Why Life Speeds Up As You Get Older: How Memory Shapes Our Past

  • Douwe Draaisma,
  • Arnold Pomerans &
  • Erica Pomerans
(Translator) Cambridge University Press, 2004 288 pp., hardcover, $28.99 ISBN 0521834244 | ISBN: 0-521-83424-4

There is no shortage of books about our mental abilities, and publications on memory arguably constitute the lion's share. As scientific breakthroughs on memory have been hard to come by in recent years, it is difficult for any author of a book aimed at the nonspecialist to say something about memory that has not been said before. Douwe Draaisma's book Why Life Speeds Up As You Get Older is an honest attempt at transcending this limitation, introducing us to uncharted waters in the study of memory. But despite its clarity and accessibility for a general audience, the book falls short of raising the priority that the hidden side of our mnemonic processes currently has in the research agenda.

Draaisma, professor of history of psychology at the University of Groningen (Netherlands), starts by identifying two traditions in the study of memory, the origins of which he traces back to the nineteenth century. One is the study of memory in the controlled conditions of the laboratory, a practice that, according to many scholars, originated with Hermann Ebbinghaus and his own memorization of nonsense syllables. The other is the study of memory in natural situations, an approach that Draaisma tracks down to Francis Galton and the analysis of his own personal memory.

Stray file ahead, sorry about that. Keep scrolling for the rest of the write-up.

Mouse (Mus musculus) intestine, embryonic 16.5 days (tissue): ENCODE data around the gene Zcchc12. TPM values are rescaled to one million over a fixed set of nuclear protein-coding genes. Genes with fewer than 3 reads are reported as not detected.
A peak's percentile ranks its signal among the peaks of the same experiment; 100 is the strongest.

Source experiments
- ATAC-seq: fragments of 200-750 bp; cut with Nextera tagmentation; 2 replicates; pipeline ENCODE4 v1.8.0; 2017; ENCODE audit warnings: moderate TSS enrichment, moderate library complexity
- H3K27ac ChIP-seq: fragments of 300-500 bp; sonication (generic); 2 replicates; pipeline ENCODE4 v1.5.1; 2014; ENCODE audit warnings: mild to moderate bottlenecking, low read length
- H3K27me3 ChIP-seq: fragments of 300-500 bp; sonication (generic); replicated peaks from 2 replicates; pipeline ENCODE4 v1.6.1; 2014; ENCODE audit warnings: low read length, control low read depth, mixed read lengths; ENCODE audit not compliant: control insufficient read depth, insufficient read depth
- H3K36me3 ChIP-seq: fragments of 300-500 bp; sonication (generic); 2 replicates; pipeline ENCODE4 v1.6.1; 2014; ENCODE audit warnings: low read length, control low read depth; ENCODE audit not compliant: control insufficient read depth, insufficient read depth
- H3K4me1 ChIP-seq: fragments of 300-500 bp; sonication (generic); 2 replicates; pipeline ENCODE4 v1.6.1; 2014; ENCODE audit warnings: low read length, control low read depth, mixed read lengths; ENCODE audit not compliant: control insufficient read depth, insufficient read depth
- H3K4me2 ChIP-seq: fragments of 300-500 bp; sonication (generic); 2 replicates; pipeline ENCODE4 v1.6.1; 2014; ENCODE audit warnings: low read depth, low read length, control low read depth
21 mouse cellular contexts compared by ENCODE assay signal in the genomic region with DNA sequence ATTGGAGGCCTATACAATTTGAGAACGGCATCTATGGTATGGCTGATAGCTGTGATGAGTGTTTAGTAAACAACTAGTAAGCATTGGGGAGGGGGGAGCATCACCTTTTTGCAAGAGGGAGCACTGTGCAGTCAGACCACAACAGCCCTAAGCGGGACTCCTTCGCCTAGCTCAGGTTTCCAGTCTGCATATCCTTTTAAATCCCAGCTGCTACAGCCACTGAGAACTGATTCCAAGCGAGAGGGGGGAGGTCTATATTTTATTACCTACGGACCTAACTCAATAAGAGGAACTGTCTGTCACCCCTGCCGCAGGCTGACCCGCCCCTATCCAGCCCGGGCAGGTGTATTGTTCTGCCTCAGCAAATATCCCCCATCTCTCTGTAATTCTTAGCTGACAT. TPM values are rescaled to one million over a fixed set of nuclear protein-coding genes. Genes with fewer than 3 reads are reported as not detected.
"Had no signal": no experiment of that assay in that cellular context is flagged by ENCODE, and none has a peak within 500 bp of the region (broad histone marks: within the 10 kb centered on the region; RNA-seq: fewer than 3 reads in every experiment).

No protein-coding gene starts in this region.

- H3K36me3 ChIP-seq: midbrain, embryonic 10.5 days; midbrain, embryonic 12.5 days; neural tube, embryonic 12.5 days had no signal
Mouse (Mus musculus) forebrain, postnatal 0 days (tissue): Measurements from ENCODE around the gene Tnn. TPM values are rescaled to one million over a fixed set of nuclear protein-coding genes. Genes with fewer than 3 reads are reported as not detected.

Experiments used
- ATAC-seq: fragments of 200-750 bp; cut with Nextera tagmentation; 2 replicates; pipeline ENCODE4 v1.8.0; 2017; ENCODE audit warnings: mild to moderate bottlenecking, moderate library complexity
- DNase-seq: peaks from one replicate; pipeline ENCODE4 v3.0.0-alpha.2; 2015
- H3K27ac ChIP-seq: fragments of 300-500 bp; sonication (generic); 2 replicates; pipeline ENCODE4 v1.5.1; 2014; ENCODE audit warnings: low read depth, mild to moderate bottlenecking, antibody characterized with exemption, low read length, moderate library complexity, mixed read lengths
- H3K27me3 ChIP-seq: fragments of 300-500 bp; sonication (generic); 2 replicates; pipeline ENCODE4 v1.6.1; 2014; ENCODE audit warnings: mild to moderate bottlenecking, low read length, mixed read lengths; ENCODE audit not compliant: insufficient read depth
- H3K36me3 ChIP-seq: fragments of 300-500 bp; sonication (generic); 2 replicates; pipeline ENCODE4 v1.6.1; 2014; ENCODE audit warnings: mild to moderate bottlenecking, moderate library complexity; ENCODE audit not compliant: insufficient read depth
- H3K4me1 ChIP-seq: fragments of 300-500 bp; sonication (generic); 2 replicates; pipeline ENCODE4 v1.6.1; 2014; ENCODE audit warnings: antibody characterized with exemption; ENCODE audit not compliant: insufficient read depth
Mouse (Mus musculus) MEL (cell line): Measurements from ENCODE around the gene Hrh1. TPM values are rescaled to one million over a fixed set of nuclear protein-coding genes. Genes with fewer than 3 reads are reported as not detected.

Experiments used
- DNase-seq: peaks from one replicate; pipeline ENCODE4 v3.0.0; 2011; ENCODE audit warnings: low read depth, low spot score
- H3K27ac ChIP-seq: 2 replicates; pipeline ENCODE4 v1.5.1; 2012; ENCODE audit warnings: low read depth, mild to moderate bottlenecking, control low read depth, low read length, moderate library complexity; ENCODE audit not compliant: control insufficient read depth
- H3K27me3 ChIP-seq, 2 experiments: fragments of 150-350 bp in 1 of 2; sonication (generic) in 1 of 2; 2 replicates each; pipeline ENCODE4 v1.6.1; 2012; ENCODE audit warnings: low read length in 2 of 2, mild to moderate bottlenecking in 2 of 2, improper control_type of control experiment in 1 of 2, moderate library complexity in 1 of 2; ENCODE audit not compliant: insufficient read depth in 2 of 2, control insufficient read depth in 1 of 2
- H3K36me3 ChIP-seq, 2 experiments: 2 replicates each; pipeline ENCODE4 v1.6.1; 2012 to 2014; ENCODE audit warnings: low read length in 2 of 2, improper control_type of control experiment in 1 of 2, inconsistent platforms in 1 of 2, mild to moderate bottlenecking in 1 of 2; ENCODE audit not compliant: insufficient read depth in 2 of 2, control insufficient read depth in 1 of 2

At the crossroads of these two traditions, most books on memory follow Ebbinghaus' track. In fact, we are seldom even told about the existence of the other route. Draaisma chooses to guide us down the road of memory 'in the wild,' a field in which progress has been much slower and that has many more questions than answers. But soon after embarking on this less trodden path, Draaisma takes another detour to explore even more mysterious facets of memory, asking questions such as why we have a particularly good memory for humiliations, why life seems to speed up as we age, what underlies the feeling of déjà vu and why we see our life flash before us moments before we die.

Some of these subjects might seem out of place in a book on memory, but Draaisma does a good job of justifying their inclusion. His presentation strategy is consistent throughout the book: he puts the problem in perspective, drawing from literary or historical circumstances, identifies the question he wants to ask and diligently reviews the different ideas that others have offered as possible explanations. However, his good writing technique does not make it any easier for him to find satisfactory accounts (or even glimpses of possible explanations) for the phenomena he discusses. This is the key problem of the book.